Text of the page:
An international commission issued updated exposure guidelines aimed at keeping pace with the ongoing rollout of 5G networks, tweaking recommendations it started issuing back in 1998.
In a press release this week, the International Commission on Non‐Ionizing Radiation Protection (ICNIRP) discussed its effort to modernize its guidelines to account for 5G, especially its use of frequencies above 6 GHz. While the commission found that the standards it developed in 1998 were conservative in a number of cases, it also said those guidelines would still provide adequate protection from electromagnetic frequencies (EMF) emitted from more modern devices.
“However, the new guidelines provide better and more detailed exposure guidance in particular for the higher frequency range, above 6 GHz, which is of importance to 5G and future technologies using these higher frequencies. The most important thing for people to remember is that 5G technologies will not be able to cause harm when these new guidelines are adhered to,” Eric van Rongen, ICNIRP chairman said in the release.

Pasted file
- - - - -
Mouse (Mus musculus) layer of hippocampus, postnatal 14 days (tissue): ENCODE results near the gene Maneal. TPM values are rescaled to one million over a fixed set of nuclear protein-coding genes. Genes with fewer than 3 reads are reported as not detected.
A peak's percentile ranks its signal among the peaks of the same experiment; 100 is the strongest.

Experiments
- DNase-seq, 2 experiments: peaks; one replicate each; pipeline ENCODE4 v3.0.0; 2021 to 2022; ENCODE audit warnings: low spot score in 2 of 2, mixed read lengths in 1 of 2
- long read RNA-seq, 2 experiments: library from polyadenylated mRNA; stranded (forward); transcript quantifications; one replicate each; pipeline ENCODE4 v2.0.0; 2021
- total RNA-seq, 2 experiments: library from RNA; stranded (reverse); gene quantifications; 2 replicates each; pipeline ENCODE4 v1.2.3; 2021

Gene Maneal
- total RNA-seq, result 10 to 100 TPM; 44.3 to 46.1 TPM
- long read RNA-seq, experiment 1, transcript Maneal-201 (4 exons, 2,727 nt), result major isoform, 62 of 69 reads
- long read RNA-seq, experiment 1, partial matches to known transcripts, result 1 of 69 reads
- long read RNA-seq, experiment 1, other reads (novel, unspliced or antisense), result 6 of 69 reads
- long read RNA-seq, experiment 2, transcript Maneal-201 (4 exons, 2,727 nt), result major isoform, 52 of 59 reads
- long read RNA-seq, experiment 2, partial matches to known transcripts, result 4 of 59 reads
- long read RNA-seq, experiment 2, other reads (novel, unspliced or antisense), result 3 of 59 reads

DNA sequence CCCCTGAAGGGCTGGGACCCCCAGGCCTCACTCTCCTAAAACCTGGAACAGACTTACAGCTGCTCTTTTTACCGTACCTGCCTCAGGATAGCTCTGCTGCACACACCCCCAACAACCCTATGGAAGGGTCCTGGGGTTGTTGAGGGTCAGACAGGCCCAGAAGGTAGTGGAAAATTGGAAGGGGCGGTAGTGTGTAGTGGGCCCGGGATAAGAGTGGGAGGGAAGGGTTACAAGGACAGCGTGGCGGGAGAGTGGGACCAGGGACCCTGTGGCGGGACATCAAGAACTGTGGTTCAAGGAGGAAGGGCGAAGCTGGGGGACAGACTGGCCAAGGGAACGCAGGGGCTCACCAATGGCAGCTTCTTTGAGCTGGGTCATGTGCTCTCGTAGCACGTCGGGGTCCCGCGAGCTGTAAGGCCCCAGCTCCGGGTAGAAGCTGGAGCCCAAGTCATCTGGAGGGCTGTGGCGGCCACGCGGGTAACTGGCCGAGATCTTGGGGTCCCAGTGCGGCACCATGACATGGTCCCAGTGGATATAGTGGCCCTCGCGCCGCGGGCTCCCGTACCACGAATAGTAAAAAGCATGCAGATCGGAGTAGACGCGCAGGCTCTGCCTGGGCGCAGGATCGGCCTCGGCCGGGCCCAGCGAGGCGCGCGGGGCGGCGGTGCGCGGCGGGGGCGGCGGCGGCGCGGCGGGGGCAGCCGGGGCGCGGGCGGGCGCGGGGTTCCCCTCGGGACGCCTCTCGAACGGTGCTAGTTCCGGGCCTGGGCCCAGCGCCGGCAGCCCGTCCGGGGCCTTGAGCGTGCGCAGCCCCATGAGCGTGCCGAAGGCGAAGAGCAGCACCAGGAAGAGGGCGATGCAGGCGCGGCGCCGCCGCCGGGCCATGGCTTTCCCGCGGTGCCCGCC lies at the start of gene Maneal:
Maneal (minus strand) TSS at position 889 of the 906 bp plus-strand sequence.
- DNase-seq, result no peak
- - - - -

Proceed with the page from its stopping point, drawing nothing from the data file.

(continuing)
Among the updated guidelines for frequencies above 6 GHz are:
- New restrictions on whole-body exposure.
- New restrictions for brief (six minutes or less) exposure to small regions of the body.
- Reducing the maximum exposure allowed over a small region of the body.
The ICNIRP said it came to these new guidelines by examining available scientific data, considering adverse effects on humans like nerve stimulation and heat generation, identifying minimum harmful exposure levels, and then recommending exposure restrictions with a large safety buffer.
In its research of scientific reviews and papers, the commission said it found no evidence that EMF causes health issues like cancer, infertility, and electrohypersensitivity.
“We know parts of the community are concerned about the safety of 5G and we hope the updated guidelines will help put people at ease,” Van Rongen added.
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